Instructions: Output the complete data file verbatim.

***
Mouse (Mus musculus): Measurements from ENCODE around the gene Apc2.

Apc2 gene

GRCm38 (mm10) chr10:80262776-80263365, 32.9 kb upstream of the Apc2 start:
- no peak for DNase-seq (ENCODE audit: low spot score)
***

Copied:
Mouse (Mus musculus): Measurements from ENCODE around the gene Apc2.

Apc2 gene

GRCm38 (mm10) chr10:80262776-80263365, 32.9 kb upstream of the Apc2 start:
- no peak for DNase-seq (ENCODE audit: low spot score)